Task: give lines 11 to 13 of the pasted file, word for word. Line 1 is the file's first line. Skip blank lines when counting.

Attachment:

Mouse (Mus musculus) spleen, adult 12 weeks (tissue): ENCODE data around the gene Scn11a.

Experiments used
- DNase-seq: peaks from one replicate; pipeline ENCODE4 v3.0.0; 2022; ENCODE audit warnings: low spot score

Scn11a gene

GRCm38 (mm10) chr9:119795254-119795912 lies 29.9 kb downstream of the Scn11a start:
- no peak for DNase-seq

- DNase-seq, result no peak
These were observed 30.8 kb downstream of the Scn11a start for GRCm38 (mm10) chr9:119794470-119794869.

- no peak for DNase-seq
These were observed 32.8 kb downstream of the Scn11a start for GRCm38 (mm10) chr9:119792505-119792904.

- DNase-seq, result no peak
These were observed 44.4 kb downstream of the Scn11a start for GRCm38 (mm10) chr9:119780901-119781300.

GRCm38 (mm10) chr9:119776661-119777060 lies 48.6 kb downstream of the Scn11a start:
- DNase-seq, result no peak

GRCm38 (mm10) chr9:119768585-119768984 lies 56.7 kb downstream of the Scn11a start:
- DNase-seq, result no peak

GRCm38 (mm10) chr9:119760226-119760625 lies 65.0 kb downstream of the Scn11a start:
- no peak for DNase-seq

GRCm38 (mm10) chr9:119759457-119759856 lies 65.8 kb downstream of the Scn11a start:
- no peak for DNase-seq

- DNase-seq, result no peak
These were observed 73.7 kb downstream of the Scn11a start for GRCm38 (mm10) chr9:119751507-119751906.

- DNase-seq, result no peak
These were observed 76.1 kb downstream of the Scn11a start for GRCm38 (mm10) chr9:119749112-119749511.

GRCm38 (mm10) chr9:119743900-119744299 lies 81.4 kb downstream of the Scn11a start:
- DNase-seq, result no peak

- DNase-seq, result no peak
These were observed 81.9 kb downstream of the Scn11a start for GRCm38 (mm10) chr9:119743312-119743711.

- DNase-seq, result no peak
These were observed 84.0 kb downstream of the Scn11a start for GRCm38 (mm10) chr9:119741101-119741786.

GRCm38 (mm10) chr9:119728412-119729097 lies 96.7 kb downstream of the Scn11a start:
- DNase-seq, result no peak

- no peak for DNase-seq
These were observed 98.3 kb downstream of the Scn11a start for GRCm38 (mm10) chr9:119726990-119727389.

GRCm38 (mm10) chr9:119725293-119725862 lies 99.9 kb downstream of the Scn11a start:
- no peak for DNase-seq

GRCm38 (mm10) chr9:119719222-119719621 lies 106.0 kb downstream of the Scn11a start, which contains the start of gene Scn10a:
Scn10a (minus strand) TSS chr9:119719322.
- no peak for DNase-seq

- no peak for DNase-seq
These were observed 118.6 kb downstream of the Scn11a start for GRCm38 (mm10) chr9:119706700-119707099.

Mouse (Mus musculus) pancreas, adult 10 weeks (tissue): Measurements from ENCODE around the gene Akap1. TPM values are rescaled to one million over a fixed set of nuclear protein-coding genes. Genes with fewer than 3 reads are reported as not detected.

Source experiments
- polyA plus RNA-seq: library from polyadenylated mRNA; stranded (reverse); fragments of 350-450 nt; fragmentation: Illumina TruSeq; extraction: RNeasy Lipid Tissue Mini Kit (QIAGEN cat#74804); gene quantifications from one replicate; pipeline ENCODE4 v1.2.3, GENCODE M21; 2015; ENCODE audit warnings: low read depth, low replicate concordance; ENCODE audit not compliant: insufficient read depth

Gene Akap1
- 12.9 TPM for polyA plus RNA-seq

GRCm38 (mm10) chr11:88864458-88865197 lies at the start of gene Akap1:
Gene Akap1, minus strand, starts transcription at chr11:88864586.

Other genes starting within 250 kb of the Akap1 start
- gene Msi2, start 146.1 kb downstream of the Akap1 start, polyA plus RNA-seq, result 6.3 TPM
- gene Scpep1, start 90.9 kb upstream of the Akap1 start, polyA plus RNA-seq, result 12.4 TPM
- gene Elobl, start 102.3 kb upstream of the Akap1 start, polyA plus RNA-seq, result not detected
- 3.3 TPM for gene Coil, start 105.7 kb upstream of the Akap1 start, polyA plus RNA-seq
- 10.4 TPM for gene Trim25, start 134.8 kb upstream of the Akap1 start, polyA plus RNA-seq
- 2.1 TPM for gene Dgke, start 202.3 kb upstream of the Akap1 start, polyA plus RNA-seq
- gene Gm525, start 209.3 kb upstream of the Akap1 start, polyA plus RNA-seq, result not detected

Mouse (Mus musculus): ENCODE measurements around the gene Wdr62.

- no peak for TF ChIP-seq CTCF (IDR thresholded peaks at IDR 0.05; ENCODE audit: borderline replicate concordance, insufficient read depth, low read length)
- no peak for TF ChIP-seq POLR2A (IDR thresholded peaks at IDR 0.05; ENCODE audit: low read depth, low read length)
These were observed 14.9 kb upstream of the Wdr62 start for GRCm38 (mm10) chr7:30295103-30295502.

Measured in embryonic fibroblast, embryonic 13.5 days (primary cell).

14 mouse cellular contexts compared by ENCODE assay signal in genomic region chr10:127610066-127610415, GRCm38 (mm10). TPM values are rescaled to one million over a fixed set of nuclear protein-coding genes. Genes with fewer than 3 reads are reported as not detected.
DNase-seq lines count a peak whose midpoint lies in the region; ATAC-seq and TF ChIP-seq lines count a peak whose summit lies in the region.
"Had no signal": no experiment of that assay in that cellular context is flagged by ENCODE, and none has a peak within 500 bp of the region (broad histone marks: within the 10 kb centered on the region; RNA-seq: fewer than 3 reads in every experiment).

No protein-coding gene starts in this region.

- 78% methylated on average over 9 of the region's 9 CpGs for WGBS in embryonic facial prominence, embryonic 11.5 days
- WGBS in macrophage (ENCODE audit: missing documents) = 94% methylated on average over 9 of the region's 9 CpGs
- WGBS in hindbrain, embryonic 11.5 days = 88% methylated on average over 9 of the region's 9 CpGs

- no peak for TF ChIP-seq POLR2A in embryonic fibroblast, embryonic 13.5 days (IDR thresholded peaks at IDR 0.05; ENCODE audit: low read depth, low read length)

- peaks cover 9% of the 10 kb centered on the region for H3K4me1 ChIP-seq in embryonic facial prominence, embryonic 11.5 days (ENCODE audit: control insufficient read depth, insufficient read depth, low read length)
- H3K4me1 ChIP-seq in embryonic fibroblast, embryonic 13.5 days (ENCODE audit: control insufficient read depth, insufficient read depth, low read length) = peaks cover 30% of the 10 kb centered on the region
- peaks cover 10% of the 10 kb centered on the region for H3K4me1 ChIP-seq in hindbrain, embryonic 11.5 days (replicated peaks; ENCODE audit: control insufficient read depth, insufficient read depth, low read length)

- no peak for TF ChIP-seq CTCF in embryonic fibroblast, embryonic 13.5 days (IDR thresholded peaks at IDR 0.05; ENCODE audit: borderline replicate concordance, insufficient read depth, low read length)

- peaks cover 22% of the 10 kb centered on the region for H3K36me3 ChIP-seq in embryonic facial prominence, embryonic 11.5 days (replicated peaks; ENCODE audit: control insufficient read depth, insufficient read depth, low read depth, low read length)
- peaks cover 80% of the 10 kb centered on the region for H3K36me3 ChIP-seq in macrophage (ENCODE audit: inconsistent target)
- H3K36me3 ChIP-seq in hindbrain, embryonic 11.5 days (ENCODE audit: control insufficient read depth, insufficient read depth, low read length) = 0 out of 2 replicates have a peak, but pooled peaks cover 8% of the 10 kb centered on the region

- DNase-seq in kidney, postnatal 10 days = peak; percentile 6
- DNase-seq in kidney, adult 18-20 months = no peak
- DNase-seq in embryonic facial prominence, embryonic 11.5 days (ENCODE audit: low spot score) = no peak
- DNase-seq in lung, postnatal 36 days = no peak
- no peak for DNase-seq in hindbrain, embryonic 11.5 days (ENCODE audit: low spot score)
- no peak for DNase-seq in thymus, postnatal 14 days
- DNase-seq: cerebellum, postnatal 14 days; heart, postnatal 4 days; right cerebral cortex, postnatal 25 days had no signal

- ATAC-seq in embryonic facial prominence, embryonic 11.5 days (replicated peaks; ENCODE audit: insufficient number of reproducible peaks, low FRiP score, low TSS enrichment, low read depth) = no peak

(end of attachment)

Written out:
- DNase-seq, result no peak
These were observed 44.4 kb downstream of the Scn11a start for GRCm38 (mm10) chr9:119780901-119781300.

GRCm38 (mm10) chr9:119776661-119777060 lies 48.6 kb downstream of the Scn11a start: